'My man is really cool, we met when I was 40 and he was 52... I'm quite good friends with his previous wives'
Ahead of Carla Bruni's debut London gig this weekend, France's former First Lady tells Craig McLean about the politics of hot pants, taking on Trump and why Brexit breaks her heart
Where to start in my encounter with the greatest living Italian-French woman and model-turned-singer-turned-presidential First Lady? Maybe with the two armed plainclothes police who emerge from the night-time shadows on a Parisian side street, establishing my credentials before I can ring the bell on the heavy wooden doors permitting entrance chez Carla Bruni et Nicolas Sarkozy. Or perhaps with the box of luxury chocolates proffered by the former premier.
Sarkozy, sixth President of the fifth French Republic (2007-2012), shuffles into his wife's study, statesmanlike and charismatic despite wearing his dressing gown. The 62-year-old only began studying English after losing power, so I pre-emptively apologise for my pronounced Scottish accent. He waves it away and tells me he was friends with Gordon Brown.
"Truthfully, I didn't understand everything he said! But he's an intellectual, he's not a doer."
Mais non. Let's start with the remarkable Mme Bruni-Sarkozy. The singer-songwriter is 50 this month, and has just released her fifth album, French Touch, a very classy, very eclectic, very French collection of English-language covers (Depeche Mode's Enjoy The Silence, Abba's The Winner Takes It All, AC/DC's Highway To Hell).
Born into industrial wealth in Turin, and married to Sarkozy for 10 years come February 2 (they wed three months after meeting), Bruni has been making music for two decades since quitting a modelling career that soared in the 'super"' era.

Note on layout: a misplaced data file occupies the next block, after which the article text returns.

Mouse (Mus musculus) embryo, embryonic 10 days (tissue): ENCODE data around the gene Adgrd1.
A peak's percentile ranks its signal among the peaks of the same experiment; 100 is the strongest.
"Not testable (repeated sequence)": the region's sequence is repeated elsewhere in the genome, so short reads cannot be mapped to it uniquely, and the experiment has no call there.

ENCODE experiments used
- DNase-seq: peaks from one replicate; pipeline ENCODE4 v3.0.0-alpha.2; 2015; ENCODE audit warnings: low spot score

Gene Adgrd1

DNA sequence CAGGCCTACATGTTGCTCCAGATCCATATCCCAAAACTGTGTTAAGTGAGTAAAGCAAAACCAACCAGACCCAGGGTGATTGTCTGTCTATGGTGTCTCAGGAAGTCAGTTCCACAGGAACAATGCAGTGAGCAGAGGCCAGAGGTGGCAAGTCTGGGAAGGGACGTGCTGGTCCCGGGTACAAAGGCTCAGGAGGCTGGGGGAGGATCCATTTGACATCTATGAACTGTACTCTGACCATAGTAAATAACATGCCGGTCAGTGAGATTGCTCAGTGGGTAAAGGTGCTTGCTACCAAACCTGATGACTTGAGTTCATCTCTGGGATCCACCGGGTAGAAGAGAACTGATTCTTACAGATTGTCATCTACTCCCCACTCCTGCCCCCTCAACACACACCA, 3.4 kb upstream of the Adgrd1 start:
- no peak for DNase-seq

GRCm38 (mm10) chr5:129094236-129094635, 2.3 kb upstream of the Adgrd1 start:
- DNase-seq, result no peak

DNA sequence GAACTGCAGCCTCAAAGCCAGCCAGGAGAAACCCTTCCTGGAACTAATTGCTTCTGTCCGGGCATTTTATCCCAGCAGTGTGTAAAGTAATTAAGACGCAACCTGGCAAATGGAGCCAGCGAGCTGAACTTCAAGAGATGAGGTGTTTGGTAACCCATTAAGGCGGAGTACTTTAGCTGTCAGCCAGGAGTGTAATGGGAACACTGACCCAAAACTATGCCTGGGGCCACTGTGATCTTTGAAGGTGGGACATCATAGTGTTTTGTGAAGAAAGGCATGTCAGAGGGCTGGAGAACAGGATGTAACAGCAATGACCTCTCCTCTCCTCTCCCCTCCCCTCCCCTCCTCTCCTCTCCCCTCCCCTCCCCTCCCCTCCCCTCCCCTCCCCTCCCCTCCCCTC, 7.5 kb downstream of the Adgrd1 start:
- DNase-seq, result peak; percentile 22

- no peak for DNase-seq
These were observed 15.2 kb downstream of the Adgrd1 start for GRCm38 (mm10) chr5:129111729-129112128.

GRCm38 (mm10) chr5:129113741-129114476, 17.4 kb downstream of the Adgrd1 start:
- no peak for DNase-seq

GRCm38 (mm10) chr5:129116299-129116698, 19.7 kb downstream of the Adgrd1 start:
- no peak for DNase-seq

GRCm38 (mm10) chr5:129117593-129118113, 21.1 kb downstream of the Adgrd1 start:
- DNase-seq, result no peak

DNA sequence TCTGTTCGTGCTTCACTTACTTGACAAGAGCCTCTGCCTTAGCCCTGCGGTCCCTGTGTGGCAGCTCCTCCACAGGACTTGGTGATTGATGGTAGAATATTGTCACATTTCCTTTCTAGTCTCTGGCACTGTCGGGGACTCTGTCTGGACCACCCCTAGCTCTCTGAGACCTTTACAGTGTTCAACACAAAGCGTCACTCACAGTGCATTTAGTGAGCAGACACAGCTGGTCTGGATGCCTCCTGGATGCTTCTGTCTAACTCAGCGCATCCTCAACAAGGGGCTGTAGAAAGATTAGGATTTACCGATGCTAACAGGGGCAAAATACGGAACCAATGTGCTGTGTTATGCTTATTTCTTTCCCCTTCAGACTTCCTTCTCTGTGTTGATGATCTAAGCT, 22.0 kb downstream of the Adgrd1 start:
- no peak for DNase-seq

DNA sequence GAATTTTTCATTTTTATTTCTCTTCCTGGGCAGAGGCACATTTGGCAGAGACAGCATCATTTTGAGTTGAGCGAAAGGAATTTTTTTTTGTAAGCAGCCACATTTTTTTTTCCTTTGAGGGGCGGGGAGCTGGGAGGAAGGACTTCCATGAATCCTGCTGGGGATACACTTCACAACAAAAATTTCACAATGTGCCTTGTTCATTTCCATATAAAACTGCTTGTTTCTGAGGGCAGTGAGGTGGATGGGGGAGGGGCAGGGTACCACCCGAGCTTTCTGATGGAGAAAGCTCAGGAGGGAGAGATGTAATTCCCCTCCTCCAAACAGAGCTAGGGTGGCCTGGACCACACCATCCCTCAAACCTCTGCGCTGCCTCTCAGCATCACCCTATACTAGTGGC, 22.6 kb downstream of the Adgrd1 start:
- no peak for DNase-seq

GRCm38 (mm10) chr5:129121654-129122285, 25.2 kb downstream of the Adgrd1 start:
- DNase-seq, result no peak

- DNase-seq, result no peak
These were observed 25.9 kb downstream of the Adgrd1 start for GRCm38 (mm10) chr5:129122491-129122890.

During September's Milan Fashion Week, she reunited for a photocall with her peers and fellow catwalk legends Cindy Crawford, Claudia Schiffer, Naomi Campbell and Helena Christensen. She admits to a slight feeling of nerves.
"We spent 10 minutes behind the curtain before and were all laughing and crying. And I turned to one of the girls and said: 'I don't know if it's emotion or hot flush …' She replied (deadpan), 'It's hot flush'" Bruni booms her throaty laugh.
Bruni is no-holds-barred, expressive, candid, relaxed and hilarious. Dressed in an effortlessly sleek rollneck jumper, she pops us both a Corona and gives a tour of her stunning home, tells me how little it is to rent, reveals she's never been sexually harassed ("It's almost offending! What am I, fat?" she jokes, blackly), proudly shows off her husband's autographed letter collection (a Chagall here, a Freud there), and talks me through the mood board pinned above her desk.
There's the couple with Nelson Mandela. A still from a Chanel shoot done, illicitly, in a religious Roman landmark. A Liberation cover marking the 10th anniversary of the death of Serge Gainsbourg ("who's still smoking, just like me!" Bruni says, puffing on a Virginia Slim). Snaps of her children, Aurélien (16, her son with philosophy professor Raphaël Enthoven) and Giulia, (six, her daughter with Sarkozy; he also has three sons from two previous marriages).
"You'll probably meet Giulia too," Bruni says, "because she doesn't think I'm a songwriter. She thinks I'm just mum.
"I had her when I was 44," she shouts, making an alarmed face, "because I was pregnant too late."
There's even a pic of Bruni and Mick Jagger, a former boyfriend (see also Eric Clapton). She playfully hides it by sliding another photograph in front. But fret not, she smiles, there's no jealousy. "My man is really cool. We met when I was 40 and he was 52. I'm quite good friends with his previous wives. The first one, Marie, is adorable, and she's very close to my daughter - we call her Mimi. And my daughter said to her: 'But Mimi, aren't you jealous of my mummy?'" she laughs, tickled. "Mimi, of course, she isn't - they've been divorced 20 years. She's okay with me."
Someone who's very much not a former paramour is Donald Trump. He claimed in the early Nineties that he and Bruni had dated. Bruni being Bruni directly challenged him on this proto-fake news.